April 30, 2020 / 3:37 PM / a month ago

UPDATE 4-Mexico's Pemex bleeds more red ink in nearly $24 bln quarterly loss

(Adds details on government support, debt and spending cuts)

By David Alire Garcia and Ana Isabel Martinez

MEXICO CITY, April 30 (Reuters) - Mexican state oil company Pemex, hammered by a collapse in crude prices and a sharp depreciation of the Mexican peso, on Thursday posted a multibillion-dollar quarterly loss that was far wider than losses a year earlier.

Losses during the first quarter of 2020 totaled $23.6 billion (562.13 billion peso), likely the company’s biggest ever quarterly loss as the COVID-19 pandemic cratered demand for crude oil globally.

Pemex faces struggles on numerous fronts, from sky-high debts to the government’s determination to ramp up its money-losing refining business, including building a new $8 billion refinery.

The first quarter loss far exceeded the 35.7 billion peso loss during the January-March period last year.

Pemex Chief Financial Officer Alberto Velazquez blamed the pandemic’s economic fallout, calling them “serious but temporary” in an analyst call after the results were published.

Pemex “will continue with the best operational and financial (plans) implemented since the beginning of this administration,” he said, referring to the term of President Andres Manuel Lopez Obrador, which began in late 2018.

Velazquez stressed the “absolute” financial backstop provided by the government, and said Pemex had stabilized crude production, which together with condensate output averaged 1.74 million barrels per day (bpd) during the quarter.

He touted recently announced government support for the company this year, including tax breaks, budget and pension measures totaling about $6.5 billion.

Slumping prices dropped quarterly revenue to 284.1 billion pesos, down a fifth from the first quarter of 2019.

The peso currency, meanwhile, weakened by more than 25% in January to March, its deepest quarterly fall since 1995.

Total financial debt at the end of March stood at $104.8 billion, the company said, slightly down from 2019 levels but still the most debt of any oil company in the world.

Royal Dutch Shell, the most indebted private oil company, had a total debt of $68.8 billion at the end of the first quarter.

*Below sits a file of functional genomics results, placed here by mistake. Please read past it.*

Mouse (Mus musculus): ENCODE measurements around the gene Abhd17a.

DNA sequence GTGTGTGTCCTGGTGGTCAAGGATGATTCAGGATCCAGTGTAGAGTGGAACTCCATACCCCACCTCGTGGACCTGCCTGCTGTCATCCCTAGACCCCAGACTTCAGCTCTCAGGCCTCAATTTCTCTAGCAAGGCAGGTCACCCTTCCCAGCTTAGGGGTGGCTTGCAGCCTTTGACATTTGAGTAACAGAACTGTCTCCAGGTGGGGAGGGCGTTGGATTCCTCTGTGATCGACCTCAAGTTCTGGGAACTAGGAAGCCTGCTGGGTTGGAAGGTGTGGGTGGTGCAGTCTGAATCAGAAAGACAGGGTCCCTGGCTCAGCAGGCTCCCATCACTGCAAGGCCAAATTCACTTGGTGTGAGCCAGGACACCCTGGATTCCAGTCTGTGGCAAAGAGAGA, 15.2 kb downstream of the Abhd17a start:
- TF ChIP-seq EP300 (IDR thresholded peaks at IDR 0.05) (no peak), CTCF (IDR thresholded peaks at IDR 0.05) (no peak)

Earlier this month, Moody’s became the second major credit rating agency to cut Pemex debt to junk status, saying policy choices by Lopez Obrador have been “insufficient to effectively address both the country’s economic challenges and Pemex’s continued financial and operating problems.”

Velazquez said the goal for this year is zero net debt.

Lopez Obrador has pledged to revive Pemex and bolster Mexico’s energy independence, in part by weaning the country off of mostly U.S. fuel imports, and refining more at home.

While Pemex said it processed 542,000 bpd of crude at its domestic refineries during the quarter, Lopez Obrador has set a goal of refining a million barrels daily by May.

Velazquez said the Mexican oil giant could weather low prices thanks largely to relatively low production costs at just above $14 per barrel.

According to S&P Platts data, Pemex’s flagship Maya heavy crude averaged about $28 per barrel during the first quarter.

Pemex, formally known as Petroleos Mexicanos, said in a letter to investors this week that in response to lower prices it would a cut its 2020 investment budget, which executives said on Thursday totaled nearly $2 billion.

The already-implemented cut comes overwhelmingly from the company’s exploration and production arm but protects its most profitable projects, Velazquez explained.

Chris Sladen, a former Mexico-based oil executive with decades of experience in the industry, described the quarterly result as “very disturbing” and calculated the loss at $10 million per hour during the three month period.

“Few companies can survive this level of losses without structural changes,” he added.

$1 = 23.7980 pesos at end-March Reporting by David Alire Garcia and Ana Isabel Martinez; Additional reporting by Marianna Parraga and Ron Bousso; Editing by Dave Graham, David Gregorio, Jonathan Oatis and Marguerita Choy

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